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Englewood, Chatham, Auburn Gresham

Man In Critical Condition After Cop Body Slams Him Into Curb, Mayor Calls Video Of Incident ‘Disturbing’

Police called the incident an "emergency takedown," but witnesses say it was excessive and brutal.

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CHATHAM — A day after a Chicago Police officer was filmed body slamming a man to the ground at a Chatham bus stop, Mayor Lori Lightfoot has responded, calling the video “disturbing.”

A 41-second video shows the unidentified officer stopping a man in front of a bus shelter in the 7900 block of South Cottage Grove Avenue, grabbing him from behind by the waist and slamming him head-first into the pavement. According to police, the 29 year-old man — who had been detained for drinking alcohol in public —licked the officer’s face and spit at him before the witness began recording.

The man injured by the officer remains in critical condition at University of Chicago Hospital, police said. Charges against him are pending.

The police referred to the move as an “emergency takedown,” a move usually employed in potentially life-threatening situations. But people who have seen the video, including Englewood activist Martin Johnson, said the officer used excessive force.

“Drinking in a public place isn’t even a misdemeanor. You just get ticketed or fined,” said Johnson, a member of Residents Association of Greater Englewood (R.A.G.E.). “There’s a possibility that the officer could’ve been spit on during a conversation, and that happens when you deal with the public.”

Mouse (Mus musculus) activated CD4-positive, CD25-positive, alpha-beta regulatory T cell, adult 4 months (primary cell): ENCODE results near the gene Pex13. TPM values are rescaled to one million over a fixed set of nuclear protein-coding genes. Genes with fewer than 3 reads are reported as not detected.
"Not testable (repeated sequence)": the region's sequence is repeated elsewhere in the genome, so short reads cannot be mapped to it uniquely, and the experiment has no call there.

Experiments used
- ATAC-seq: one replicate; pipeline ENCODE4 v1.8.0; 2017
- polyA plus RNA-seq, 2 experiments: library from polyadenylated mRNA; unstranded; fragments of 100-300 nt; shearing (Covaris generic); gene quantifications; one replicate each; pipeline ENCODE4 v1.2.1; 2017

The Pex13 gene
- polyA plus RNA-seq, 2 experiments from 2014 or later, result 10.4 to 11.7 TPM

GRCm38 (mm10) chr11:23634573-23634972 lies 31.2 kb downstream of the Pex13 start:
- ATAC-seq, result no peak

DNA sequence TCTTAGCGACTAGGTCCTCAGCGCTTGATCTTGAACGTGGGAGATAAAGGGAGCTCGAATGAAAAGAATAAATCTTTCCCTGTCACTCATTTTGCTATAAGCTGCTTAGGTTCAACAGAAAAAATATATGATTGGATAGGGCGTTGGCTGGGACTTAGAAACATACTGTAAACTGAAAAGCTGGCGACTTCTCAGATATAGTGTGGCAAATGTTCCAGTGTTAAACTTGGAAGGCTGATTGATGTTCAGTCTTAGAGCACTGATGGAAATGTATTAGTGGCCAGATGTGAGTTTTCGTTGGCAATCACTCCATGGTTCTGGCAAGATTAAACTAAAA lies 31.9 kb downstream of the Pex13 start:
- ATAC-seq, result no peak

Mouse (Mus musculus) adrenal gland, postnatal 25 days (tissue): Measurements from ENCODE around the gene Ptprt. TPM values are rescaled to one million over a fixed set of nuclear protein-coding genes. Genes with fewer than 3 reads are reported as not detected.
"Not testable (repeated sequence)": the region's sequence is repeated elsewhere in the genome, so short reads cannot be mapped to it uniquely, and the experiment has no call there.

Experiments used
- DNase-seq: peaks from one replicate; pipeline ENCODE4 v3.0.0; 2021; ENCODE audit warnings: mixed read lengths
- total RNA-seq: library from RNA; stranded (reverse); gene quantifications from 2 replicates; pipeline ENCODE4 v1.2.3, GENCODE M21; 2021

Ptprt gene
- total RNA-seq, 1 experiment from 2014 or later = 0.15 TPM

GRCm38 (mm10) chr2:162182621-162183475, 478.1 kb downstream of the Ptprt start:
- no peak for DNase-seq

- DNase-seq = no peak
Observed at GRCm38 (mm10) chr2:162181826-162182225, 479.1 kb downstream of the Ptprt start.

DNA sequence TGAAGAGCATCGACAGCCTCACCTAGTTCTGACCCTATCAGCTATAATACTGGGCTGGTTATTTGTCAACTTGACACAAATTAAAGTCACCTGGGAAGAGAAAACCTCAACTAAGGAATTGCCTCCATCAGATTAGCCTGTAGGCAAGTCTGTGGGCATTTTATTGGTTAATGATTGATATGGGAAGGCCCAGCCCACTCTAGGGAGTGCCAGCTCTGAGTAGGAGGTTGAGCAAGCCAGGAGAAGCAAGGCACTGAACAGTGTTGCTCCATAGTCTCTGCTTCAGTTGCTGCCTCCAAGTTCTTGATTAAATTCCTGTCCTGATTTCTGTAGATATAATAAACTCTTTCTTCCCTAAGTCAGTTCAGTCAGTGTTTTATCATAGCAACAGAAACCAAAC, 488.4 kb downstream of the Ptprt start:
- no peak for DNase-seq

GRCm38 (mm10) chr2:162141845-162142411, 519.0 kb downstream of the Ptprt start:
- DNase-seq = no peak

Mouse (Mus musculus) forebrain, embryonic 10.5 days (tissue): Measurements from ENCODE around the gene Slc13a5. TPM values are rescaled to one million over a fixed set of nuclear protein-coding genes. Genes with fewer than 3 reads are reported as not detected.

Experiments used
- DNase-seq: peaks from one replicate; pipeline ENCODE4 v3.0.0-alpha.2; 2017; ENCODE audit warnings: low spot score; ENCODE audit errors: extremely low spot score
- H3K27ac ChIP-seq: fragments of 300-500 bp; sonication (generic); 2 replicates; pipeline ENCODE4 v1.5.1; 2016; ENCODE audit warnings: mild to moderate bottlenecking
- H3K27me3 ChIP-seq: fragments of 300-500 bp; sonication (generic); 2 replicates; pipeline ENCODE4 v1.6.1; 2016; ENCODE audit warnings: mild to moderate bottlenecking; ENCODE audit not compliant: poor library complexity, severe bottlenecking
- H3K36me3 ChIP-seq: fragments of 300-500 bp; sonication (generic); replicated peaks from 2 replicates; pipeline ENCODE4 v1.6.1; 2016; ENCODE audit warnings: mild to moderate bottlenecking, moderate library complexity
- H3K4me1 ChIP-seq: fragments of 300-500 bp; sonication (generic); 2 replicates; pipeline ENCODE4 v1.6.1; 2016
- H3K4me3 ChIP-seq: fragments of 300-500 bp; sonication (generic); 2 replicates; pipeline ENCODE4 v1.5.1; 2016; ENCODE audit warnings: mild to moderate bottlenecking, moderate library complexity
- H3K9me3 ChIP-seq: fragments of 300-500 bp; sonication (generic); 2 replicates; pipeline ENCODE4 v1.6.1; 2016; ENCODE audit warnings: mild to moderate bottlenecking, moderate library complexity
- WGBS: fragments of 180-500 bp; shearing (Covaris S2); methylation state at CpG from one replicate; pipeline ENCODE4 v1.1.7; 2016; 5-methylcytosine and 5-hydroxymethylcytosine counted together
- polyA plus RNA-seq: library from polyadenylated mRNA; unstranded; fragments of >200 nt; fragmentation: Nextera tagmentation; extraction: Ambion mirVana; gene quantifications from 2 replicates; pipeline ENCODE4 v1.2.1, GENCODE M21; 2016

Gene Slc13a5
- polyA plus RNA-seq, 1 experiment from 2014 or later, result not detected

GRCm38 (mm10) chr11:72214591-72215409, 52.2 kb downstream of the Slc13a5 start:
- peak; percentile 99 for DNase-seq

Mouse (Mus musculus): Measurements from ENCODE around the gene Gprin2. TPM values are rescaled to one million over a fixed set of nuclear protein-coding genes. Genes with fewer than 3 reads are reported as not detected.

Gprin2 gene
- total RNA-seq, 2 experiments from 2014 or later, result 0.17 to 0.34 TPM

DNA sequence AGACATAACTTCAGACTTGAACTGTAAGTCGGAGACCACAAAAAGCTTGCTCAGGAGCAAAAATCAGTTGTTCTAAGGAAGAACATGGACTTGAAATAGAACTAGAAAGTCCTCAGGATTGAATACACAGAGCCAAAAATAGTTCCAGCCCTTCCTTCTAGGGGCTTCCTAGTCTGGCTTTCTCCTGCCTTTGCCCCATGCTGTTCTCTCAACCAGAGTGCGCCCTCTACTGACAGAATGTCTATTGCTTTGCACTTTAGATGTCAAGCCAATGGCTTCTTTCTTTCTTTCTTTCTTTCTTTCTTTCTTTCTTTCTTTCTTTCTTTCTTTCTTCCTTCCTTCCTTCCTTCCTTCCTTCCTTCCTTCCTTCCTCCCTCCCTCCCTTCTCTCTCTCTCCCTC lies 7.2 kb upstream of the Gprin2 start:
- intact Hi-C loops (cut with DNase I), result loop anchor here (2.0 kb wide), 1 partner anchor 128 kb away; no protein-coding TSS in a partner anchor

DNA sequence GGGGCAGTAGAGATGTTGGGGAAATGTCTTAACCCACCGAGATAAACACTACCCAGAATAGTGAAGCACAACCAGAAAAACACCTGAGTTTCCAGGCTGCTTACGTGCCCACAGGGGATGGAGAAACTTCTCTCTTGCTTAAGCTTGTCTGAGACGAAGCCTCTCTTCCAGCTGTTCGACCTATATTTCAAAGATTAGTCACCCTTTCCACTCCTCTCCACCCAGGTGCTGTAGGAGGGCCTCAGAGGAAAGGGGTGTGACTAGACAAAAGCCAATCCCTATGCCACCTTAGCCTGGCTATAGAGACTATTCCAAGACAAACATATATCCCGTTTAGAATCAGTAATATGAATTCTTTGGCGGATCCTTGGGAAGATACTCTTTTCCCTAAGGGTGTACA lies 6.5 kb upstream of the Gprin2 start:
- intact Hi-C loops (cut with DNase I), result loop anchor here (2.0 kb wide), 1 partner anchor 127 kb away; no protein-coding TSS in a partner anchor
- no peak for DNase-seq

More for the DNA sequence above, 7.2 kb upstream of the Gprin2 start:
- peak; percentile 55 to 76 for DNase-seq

WARNING: GRAPHIC CONTENT

When Johnson posted the video taken by Jovanna Alexis Jamison on his Facebook page Thursday evening, reaction was swift, and the video went viral.

“The response was negative toward CPD because they’ve gone too far. It wasn’t warranted, and the punishment doesn’t fit the crime,” said Martin, who led the charge to stop the use of bait trucks in under-resourced neighborhoods.

Johnson said the officer who injured the man should be put on “paid administrative leave “immediately.”

“This guy is in critical condition” Johnson said. “The guy had his back facing the officer, and his hands were up. Why not just arrest him? He’s not resisting.”

Yesterday’s incident comes two weeks after another officer-involved encounter in nearby South Shore left 34 year-old Martina Standley with a crushed leg and a traumatic brain injury. Her family is currently suing the police department for damages.

“That’s why there’s no trust between the black community and the police officers,” Johnson said. “If the police officer is looking at the black community as the bad guy, as the enemy, that means they will not fully protect us, and we know that.”

In order to rebuild that trust, Johnson said that the police must do a better job of disciplining officers who cross the line, citing the recent conviction of former Chicago Police officer Jason Van Dyke in the Laquan McDonald case.

“If I shoot somebody, I’m expected to be prosecuted to the fullest extent of the law, and I’m asking for the same for police officers,” Johnson said. “You have to be an example of what you are enforcing.”

As viewers of the video blasted police on social media, Mayor Lightfoot took to Twitter, saying she expects COPA (Citizens Office of Police Accountability) to do a “comprehensive and expedited” investigation so that the public can get answers.

“While a single video does not depict the entirety of the interactions between police and the individual, this particular video was very disturbing,” Lightfoot tweeted.